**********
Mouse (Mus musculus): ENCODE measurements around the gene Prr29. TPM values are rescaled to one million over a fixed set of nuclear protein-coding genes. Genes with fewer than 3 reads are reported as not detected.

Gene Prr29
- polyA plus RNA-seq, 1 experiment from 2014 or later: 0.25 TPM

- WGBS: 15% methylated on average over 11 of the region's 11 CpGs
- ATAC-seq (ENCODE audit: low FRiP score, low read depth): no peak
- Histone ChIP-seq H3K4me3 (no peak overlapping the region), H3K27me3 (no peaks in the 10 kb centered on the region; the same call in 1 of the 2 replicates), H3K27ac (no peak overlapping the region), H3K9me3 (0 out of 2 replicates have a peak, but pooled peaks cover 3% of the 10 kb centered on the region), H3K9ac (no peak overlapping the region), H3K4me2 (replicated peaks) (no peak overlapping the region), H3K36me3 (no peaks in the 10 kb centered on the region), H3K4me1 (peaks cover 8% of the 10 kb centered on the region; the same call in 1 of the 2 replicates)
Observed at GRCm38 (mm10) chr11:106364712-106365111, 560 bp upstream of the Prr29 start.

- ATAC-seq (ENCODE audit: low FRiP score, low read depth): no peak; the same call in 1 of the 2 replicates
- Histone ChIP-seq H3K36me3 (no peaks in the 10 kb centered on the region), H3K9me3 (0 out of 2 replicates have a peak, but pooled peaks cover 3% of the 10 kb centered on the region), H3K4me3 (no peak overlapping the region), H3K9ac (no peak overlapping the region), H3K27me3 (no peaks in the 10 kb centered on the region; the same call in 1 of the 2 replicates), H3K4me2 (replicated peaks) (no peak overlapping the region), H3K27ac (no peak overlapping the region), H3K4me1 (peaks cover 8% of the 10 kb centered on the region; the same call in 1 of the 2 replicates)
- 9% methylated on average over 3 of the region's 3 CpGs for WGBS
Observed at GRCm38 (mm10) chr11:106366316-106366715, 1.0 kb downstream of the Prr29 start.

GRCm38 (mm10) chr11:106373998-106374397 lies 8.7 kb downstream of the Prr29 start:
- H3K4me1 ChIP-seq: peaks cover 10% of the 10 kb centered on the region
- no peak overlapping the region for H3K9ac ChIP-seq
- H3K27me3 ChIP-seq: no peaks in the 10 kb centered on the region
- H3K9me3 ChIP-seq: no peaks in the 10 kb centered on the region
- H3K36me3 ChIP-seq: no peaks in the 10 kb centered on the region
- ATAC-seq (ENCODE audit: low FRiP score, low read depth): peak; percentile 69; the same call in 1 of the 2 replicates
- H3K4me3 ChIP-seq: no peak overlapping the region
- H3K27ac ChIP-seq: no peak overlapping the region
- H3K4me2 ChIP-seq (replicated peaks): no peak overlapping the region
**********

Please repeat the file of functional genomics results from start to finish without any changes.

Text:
Mouse (Mus musculus): ENCODE measurements around the gene Prr29. TPM values are rescaled to one million over a fixed set of nuclear protein-coding genes. Genes with fewer than 3 reads are reported as not detected.

Gene Prr29
- polyA plus RNA-seq, 1 experiment from 2014 or later: 0.25 TPM

- WGBS: 15% methylated on average over 11 of the region's 11 CpGs
- ATAC-seq (ENCODE audit: low FRiP score, low read depth): no peak
- Histone ChIP-seq H3K4me3 (no peak overlapping the region), H3K27me3 (no peaks in the 10 kb centered on the region; the same call in 1 of the 2 replicates), H3K27ac (no peak overlapping the region), H3K9me3 (0 out of 2 replicates have a peak, but pooled peaks cover 3% of the 10 kb centered on the region), H3K9ac (no peak overlapping the region), H3K4me2 (replicated peaks) (no peak overlapping the region), H3K36me3 (no peaks in the 10 kb centered on the region), H3K4me1 (peaks cover 8% of the 10 kb centered on the region; the same call in 1 of the 2 replicates)
Observed at GRCm38 (mm10) chr11:106364712-106365111, 560 bp upstream of the Prr29 start.

- ATAC-seq (ENCODE audit: low FRiP score, low read depth): no peak; the same call in 1 of the 2 replicates
- Histone ChIP-seq H3K36me3 (no peaks in the 10 kb centered on the region), H3K9me3 (0 out of 2 replicates have a peak, but pooled peaks cover 3% of the 10 kb centered on the region), H3K4me3 (no peak overlapping the region), H3K9ac (no peak overlapping the region), H3K27me3 (no peaks in the 10 kb centered on the region; the same call in 1 of the 2 replicates), H3K4me2 (replicated peaks) (no peak overlapping the region), H3K27ac (no peak overlapping the region), H3K4me1 (peaks cover 8% of the 10 kb centered on the region; the same call in 1 of the 2 replicates)
- 9% methylated on average over 3 of the region's 3 CpGs for WGBS
Observed at GRCm38 (mm10) chr11:106366316-106366715, 1.0 kb downstream of the Prr29 start.

GRCm38 (mm10) chr11:106373998-106374397 lies 8.7 kb downstream of the Prr29 start:
- H3K4me1 ChIP-seq: peaks cover 10% of the 10 kb centered on the region
- no peak overlapping the region for H3K9ac ChIP-seq
- H3K27me3 ChIP-seq: no peaks in the 10 kb centered on the region
- H3K9me3 ChIP-seq: no peaks in the 10 kb centered on the region
- H3K36me3 ChIP-seq: no peaks in the 10 kb centered on the region
- ATAC-seq (ENCODE audit: low FRiP score, low read depth): peak; percentile 69; the same call in 1 of the 2 replicates
- H3K4me3 ChIP-seq: no peak overlapping the region
- H3K27ac ChIP-seq: no peak overlapping the region
- H3K4me2 ChIP-seq (replicated peaks): no peak overlapping the region